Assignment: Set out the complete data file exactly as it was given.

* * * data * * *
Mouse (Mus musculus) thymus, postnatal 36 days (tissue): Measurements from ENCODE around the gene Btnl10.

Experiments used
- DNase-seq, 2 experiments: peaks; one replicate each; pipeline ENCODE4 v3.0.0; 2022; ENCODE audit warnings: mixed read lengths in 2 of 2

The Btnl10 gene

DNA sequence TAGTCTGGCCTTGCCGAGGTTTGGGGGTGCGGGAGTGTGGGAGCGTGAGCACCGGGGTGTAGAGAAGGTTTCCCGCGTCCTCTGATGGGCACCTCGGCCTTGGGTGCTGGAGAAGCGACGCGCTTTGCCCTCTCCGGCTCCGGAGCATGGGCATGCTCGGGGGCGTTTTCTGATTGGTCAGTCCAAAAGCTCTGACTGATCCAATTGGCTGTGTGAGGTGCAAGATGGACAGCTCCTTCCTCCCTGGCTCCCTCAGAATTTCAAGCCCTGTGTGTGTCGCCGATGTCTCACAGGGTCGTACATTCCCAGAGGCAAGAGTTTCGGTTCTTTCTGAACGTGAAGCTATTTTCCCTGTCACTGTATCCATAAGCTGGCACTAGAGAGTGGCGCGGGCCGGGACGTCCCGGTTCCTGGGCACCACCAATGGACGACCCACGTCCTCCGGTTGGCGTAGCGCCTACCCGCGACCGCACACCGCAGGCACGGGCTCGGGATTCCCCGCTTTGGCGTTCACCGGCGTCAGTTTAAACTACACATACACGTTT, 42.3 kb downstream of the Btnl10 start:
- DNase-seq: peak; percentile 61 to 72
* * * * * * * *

Mouse (Mus musculus) thymus, postnatal 36 days (tissue): Measurements from ENCODE around the gene Btnl10.

Experiments used
- DNase-seq, 2 experiments: peaks; one replicate each; pipeline ENCODE4 v3.0.0; 2022; ENCODE audit warnings: mixed read lengths in 2 of 2

The Btnl10 gene

DNA sequence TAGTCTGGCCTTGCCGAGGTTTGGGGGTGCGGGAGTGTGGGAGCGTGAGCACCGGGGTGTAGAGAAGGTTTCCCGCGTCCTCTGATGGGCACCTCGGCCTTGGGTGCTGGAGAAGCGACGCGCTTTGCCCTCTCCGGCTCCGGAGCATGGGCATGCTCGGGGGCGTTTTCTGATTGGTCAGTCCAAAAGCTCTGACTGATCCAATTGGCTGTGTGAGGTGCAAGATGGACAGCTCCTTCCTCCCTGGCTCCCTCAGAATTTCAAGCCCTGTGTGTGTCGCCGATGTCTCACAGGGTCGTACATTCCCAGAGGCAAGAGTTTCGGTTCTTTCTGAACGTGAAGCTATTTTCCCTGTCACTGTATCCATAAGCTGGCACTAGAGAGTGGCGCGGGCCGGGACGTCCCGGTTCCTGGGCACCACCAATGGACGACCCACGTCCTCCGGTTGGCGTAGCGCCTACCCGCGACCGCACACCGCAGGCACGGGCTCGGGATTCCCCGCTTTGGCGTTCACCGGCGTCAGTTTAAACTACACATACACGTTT, 42.3 kb downstream of the Btnl10 start:
- DNase-seq: peak; percentile 61 to 72